I think I've learned my lesson though. Unless you're going to be setting up a car for something like autocrossing, there is no need to modify the toe settings. I thought toe out might be a good idea... it wasn't. You can stick with the factory toe settings, and the only thing you can adjust without affecting drivability is camber. Just my 13 cents.

Oh, and it's a whole lot of work doing the alignment yourself! I'll take some pictures of the slip plates I built.

Here's one of the slip plates:




Each one is made up of just two pieces of wood with sheet metal stapled on and a bolt running through it. The bolt is loose-fitting and it's there just to allow the tires to rotate around a point and not slide off. And I used WD40 to lubricate the metal-to-metal surface which allowed it to slip pretty easily.
 

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Those look pretty good. Just one thing I would like to say. WD-40 has absolutely no lubricating properties in it. The "WD" actually stands for "water displacement". I would find some Liquid Wrench with Teflon. It is in a teal can and costs about 1/3 the price of WD-40. This stuff actually does have a lot of lubrication. It will work a lot better for anything in the long run.
 

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Toe-in on the front will cause excessive tire wear. That's one of the reasons why the factory specs toe-out on the front. The point is that with a small amount of toe-out, the wheels will be pulled into relatively neutral alignment by the pressure of the drivetrain. If you start with toe-in, it will toe inward even further when you drive it, scrubbing the tires.
 

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SWortham said:
Here's one of the slip plates:




Each one is made up of just two pieces of wood with sheet metal stapled on and a bolt running through it. The bolt is loose-fitting and it's there just to allow the tires to rotate around a point and not slide off. And I used WD40 to lubricate the metal-to-metal surface which allowed it to slip pretty easily.
Nicely done!

WD-40 is a piss-poor lubricant. For high pressure applications, grease containing molybdenum disulphide (ball joint or CV joint grease) or graphite would be a better choice.
 

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Countersteer forever
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Discussion Starter · #16 · (Edited)
WD40 actually did the job pretty well. It's a lot better than no lubrication at all, and it did much better than both the white teflon grease and regular automotive grease I tried using. Granted, WD40 is very thin stuff and won't last for long, but it doesn't need to.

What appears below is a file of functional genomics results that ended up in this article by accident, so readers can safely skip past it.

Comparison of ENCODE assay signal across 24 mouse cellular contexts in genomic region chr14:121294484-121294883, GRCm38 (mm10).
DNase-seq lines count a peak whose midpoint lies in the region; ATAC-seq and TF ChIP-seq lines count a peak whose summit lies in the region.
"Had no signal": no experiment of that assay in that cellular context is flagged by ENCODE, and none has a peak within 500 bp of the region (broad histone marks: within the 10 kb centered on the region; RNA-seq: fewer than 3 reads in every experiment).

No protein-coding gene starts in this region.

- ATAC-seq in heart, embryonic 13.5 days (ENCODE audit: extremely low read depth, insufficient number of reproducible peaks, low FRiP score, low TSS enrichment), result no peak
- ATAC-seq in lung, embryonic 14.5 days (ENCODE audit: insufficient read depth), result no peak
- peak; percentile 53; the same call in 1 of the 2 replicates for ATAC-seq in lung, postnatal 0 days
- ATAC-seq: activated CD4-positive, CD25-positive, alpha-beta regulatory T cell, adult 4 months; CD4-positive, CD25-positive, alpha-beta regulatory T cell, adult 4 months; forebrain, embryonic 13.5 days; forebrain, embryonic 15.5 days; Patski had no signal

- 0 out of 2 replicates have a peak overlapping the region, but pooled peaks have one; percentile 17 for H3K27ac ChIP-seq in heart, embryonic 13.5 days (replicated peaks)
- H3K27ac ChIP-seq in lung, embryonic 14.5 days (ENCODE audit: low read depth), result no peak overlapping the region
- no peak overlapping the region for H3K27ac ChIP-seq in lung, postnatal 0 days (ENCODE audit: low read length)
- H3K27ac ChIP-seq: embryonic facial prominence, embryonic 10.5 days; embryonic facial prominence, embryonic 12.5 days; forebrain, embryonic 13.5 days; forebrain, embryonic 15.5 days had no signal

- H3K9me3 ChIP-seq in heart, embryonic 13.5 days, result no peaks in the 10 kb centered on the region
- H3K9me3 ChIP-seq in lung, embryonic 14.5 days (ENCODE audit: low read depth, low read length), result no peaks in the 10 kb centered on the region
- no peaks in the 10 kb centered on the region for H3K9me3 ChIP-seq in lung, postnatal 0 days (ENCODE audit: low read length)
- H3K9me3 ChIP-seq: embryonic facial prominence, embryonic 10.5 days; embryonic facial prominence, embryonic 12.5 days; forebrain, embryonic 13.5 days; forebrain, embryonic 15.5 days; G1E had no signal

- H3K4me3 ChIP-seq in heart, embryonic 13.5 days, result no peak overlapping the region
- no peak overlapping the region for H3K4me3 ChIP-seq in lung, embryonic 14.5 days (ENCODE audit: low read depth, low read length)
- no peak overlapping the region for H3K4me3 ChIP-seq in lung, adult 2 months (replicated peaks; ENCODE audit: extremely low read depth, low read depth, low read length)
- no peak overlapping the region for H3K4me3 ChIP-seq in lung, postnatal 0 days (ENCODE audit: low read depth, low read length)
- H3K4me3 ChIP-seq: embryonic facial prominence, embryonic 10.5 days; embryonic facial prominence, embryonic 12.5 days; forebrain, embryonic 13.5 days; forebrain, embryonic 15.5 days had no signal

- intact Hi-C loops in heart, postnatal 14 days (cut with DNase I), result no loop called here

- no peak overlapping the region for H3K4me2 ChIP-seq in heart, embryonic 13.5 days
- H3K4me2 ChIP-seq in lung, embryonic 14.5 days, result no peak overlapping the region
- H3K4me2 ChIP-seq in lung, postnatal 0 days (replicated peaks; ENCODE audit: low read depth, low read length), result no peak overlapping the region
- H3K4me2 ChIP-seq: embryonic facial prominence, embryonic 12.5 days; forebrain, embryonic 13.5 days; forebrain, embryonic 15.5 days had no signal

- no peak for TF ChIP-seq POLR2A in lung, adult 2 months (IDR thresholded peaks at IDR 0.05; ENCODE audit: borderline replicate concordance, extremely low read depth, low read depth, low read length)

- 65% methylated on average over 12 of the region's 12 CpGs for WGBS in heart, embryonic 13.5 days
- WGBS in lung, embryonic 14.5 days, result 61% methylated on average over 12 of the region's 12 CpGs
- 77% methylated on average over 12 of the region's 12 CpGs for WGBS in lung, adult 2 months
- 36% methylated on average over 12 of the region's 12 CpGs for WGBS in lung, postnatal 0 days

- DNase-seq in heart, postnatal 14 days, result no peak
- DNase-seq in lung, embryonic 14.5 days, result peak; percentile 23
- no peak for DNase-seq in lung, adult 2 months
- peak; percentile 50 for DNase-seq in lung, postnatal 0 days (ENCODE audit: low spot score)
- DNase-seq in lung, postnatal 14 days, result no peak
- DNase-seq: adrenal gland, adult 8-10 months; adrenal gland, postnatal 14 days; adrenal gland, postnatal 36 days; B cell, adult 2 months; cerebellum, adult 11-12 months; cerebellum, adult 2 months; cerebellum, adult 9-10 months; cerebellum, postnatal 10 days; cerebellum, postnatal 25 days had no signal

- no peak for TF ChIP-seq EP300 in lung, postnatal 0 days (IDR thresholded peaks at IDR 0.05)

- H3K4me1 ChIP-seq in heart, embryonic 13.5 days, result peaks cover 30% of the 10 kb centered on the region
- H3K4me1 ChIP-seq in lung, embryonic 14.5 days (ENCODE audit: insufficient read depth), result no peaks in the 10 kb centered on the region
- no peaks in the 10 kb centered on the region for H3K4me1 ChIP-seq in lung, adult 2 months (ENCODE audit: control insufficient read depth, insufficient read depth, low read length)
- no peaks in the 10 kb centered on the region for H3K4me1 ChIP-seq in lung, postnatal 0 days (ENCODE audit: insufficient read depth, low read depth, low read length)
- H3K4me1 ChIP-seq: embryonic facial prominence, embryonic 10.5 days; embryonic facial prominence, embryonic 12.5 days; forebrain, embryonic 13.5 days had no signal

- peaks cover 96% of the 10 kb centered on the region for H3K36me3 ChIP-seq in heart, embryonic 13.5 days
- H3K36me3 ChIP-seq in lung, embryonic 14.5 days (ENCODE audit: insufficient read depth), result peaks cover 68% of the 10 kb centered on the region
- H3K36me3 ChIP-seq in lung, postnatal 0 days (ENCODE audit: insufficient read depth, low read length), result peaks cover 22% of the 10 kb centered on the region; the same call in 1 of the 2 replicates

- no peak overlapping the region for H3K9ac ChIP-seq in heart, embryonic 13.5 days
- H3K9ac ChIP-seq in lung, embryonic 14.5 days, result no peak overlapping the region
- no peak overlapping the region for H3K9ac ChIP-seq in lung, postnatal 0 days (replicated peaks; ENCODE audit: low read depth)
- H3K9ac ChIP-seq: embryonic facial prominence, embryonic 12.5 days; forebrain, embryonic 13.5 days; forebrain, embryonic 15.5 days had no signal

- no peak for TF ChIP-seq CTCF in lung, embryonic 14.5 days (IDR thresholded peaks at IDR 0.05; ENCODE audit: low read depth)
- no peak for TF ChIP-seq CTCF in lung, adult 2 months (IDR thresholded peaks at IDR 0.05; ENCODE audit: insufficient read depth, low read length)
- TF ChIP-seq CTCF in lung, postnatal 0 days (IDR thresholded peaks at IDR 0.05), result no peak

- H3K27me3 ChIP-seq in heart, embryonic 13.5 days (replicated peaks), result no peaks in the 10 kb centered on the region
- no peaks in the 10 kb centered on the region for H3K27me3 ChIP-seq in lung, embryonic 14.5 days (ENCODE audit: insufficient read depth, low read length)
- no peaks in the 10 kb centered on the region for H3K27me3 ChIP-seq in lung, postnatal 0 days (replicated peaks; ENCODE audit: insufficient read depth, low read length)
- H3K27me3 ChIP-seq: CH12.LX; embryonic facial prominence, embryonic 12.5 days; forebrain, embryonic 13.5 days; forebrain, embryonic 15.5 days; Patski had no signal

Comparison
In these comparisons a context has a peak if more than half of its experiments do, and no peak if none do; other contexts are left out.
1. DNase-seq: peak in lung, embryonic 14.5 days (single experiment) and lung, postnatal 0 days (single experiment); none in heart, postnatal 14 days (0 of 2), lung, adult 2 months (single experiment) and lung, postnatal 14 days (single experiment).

I'll try the Liquid Wrench with Teflon or maybe powdered graphite at some point, thanks.
 

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Countersteer forever
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Discussion Starter · #18 · (Edited)
Bnystrom said:
Toe-in on the front will cause excessive tire wear. That's one of the reasons why the factory specs toe-out on the front. The point is that with a small amount of toe-out, the wheels will be pulled into relatively neutral alignment by the pressure of the drivetrain. If you start with toe-in, it will toe inward even further when you drive it, scrubbing the tires.
I think you have that backwards man. I've read several articles now that say the opposite. I talked to my Dad about this too, and he said that most cars come from the factory with toe-in because they will tend to toe-out with speed. He must be right because that's exactly the problem I was having when I had the car setup with just a little toe-out, the car would feel much less stable down the highway than it used to with factory specs. Then I realigned it with a little toe-in and it feels normal again.

Here's one of many articles that states this:
http://www.gnttype.org/techarea/suspension/align.html
 

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Apples to oranges comparison

What I said is true of front drive cars. The article you provided the link to is about rear-drive cars. RD cars use toe in on the front and toe out - if it's adjustable - on the rear.

The rule of thumb is that the driven wheels should be toed out and the non-driven wheels should be toed in.
 

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Countersteer forever
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Discussion Starter · #20 · (Edited)
Hmm... it still doesn't explain the problems I was having with toe-out (and it was barely any toe-out at all). Looks like I'm in for some more research.

I took another look at the alignment service standards from hmaservice.com...


I figured out what it was saying.
0.08" +- 0.08" means between 0" and 0.16" of toe-in. What I can't figure out is if that means total toe-in or individual toe-in. I'm thinking total -- anyone know?